One of the first baskets I made using twining (tw-I-ning) came out very different than I expected. The basket developed a twist instead of having straight sides. Twining is a technique using two lengths of yarn that circle around the basket, crossing each other in between each upright spoke. Cord, wire, or strong natural materials can also be used for twining.
In this basket, for the upright spokes I used six medium-size cotton cords alternated with three large-size pieces of sisal rope giving me a total of thirty-six spokes. This arrangement creates the interesting effect of two different size columns going up the basket.
One piece of yarn is behind spoke number one and the other yarn is in front of spoke number one. I bring the behind yarn forward between spoke one and two. Then I place the front yarn over the one I brought forward in the space between spokes one and two. What started as the front yarn is now the back yarn going around spoke two. I bring this yarn forward in the space between spokes two and three which starts the movement over. So, the two pieces of yarn are crossing each other between each spoke. This is repeated around the basket until it is the desired size.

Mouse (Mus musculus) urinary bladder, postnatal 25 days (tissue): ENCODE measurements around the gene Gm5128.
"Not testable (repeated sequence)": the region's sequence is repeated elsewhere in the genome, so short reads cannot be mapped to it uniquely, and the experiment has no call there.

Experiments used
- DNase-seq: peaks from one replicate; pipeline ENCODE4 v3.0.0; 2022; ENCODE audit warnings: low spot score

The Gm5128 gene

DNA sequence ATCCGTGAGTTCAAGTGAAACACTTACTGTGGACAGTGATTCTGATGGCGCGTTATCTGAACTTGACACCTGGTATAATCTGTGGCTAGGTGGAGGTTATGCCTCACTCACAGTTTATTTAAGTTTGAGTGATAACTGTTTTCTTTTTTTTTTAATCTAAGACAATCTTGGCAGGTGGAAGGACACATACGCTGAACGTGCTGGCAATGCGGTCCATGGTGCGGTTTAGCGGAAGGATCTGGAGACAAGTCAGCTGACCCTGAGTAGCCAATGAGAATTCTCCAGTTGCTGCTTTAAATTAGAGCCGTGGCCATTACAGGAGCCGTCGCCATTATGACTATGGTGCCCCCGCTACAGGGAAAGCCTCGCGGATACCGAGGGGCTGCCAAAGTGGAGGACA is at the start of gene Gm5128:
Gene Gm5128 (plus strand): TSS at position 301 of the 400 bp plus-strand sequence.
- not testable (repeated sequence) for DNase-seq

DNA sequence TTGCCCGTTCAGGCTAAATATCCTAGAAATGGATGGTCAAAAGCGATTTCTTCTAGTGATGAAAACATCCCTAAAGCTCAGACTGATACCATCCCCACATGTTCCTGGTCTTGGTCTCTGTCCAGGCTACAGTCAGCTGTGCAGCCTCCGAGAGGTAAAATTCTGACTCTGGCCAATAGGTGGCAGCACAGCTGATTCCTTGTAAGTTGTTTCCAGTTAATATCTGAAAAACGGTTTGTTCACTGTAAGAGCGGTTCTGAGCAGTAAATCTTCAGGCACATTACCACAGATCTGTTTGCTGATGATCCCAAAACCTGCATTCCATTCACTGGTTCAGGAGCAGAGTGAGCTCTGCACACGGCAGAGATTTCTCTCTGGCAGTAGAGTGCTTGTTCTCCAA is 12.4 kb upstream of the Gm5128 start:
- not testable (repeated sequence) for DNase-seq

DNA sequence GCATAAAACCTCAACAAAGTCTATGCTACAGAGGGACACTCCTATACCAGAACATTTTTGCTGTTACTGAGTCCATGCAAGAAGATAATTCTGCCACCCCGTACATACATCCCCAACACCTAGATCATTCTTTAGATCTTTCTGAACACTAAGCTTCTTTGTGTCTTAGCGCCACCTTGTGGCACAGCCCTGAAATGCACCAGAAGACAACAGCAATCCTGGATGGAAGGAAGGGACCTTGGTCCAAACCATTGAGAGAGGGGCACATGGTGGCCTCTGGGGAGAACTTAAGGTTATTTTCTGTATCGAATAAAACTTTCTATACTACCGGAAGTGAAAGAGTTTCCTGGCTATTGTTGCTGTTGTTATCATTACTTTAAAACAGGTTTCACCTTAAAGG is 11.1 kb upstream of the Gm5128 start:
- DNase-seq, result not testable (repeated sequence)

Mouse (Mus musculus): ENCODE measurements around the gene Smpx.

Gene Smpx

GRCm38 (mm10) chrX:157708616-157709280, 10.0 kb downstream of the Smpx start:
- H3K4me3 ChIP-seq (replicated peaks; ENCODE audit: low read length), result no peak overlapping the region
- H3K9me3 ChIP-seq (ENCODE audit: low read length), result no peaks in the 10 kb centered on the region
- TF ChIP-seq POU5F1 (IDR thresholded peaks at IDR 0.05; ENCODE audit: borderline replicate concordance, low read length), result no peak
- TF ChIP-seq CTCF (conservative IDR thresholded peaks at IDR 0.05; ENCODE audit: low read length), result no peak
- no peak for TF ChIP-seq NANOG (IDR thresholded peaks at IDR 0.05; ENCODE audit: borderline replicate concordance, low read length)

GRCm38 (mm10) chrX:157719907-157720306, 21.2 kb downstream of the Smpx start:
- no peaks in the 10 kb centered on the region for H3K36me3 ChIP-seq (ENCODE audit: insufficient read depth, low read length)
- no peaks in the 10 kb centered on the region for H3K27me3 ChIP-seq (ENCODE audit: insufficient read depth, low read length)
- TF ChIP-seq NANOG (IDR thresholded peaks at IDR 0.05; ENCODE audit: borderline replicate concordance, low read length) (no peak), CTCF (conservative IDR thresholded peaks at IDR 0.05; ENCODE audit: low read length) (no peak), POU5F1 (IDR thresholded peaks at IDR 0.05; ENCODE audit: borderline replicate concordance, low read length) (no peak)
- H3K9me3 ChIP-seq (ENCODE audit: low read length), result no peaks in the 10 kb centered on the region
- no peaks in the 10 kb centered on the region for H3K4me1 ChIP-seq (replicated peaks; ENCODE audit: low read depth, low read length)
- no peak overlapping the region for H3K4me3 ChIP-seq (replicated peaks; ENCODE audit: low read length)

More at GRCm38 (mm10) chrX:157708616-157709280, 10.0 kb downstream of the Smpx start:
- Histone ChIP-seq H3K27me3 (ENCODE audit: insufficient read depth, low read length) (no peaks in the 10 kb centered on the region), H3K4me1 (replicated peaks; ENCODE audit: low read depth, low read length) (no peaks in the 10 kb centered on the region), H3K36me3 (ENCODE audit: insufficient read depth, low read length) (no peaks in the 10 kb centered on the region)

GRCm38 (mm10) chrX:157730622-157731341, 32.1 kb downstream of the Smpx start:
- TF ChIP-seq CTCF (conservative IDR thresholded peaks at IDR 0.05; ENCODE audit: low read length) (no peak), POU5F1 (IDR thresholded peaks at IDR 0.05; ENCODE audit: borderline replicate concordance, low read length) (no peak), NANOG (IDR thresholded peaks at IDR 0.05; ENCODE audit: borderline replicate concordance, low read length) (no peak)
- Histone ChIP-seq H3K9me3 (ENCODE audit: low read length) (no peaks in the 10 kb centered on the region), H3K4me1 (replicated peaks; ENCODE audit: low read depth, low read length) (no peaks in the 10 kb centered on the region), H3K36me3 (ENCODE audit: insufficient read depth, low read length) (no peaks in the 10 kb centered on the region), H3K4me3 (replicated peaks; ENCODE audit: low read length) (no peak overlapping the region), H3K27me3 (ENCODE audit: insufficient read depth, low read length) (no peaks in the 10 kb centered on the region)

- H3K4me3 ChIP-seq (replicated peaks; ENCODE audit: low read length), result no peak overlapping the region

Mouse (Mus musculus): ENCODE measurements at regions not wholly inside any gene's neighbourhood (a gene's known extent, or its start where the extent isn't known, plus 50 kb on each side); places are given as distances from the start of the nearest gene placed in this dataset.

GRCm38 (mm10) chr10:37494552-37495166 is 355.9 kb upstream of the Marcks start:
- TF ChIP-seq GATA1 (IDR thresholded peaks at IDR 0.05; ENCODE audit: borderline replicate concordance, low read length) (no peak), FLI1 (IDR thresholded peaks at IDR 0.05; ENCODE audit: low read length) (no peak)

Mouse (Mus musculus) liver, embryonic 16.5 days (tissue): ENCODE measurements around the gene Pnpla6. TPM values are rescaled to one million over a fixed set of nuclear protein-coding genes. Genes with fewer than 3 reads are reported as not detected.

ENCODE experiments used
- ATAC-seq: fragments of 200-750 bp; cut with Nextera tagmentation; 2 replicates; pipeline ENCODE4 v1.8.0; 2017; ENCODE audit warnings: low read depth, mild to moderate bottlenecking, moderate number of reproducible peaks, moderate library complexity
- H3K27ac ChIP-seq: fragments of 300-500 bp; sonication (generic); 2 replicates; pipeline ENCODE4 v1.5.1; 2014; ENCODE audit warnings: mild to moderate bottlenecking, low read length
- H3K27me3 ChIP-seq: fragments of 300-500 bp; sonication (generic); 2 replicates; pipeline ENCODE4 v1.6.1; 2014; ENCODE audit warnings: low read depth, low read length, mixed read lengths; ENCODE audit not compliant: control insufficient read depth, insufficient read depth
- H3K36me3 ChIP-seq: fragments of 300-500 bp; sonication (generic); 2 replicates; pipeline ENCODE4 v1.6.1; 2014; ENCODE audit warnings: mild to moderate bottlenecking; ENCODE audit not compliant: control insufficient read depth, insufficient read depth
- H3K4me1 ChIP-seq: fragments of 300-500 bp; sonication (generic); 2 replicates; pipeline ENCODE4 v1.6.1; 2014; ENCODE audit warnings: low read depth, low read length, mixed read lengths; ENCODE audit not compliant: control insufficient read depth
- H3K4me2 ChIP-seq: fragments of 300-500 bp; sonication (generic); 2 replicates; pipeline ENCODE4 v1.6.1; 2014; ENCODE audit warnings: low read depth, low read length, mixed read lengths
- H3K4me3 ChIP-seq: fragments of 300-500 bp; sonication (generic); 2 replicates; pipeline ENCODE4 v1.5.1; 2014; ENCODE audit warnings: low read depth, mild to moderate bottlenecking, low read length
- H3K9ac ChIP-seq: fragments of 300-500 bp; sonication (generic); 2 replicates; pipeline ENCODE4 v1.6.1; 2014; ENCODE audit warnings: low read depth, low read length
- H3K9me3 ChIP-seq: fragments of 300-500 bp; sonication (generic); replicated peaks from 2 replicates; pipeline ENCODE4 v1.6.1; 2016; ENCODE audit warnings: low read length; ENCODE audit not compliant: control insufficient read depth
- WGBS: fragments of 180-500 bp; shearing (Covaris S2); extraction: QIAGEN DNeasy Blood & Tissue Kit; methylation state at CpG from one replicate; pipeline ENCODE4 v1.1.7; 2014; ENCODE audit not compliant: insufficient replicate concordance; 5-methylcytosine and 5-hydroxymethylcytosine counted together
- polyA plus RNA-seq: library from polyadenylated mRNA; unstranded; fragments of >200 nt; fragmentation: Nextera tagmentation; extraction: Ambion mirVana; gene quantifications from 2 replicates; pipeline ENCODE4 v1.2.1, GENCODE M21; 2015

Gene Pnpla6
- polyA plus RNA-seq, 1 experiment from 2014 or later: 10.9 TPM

Once the basket maker becomes familiar with this movement, the work can go quickly, depending on the fibers used.
The twist in the basket is often not easily noticeable until you are some distance up the sides of the basket. I’m not exactly sure why the twist occurs. I think it is partly due to the grouping of different size spokes.
The way I hold the basket as I’m working also contributes to the twist. I hold the basket upside down with the spokes coming toward my body. I’m going around the basket in a counter-clockwise direction, because it is upside down. I hold three or four spokes in my left hand, while I manipulate the two weavers with my right hand.
I have gotten some version of this twist effect on a number of baskets. They all look different depending on the type of materials.
But this first one is still my favorite.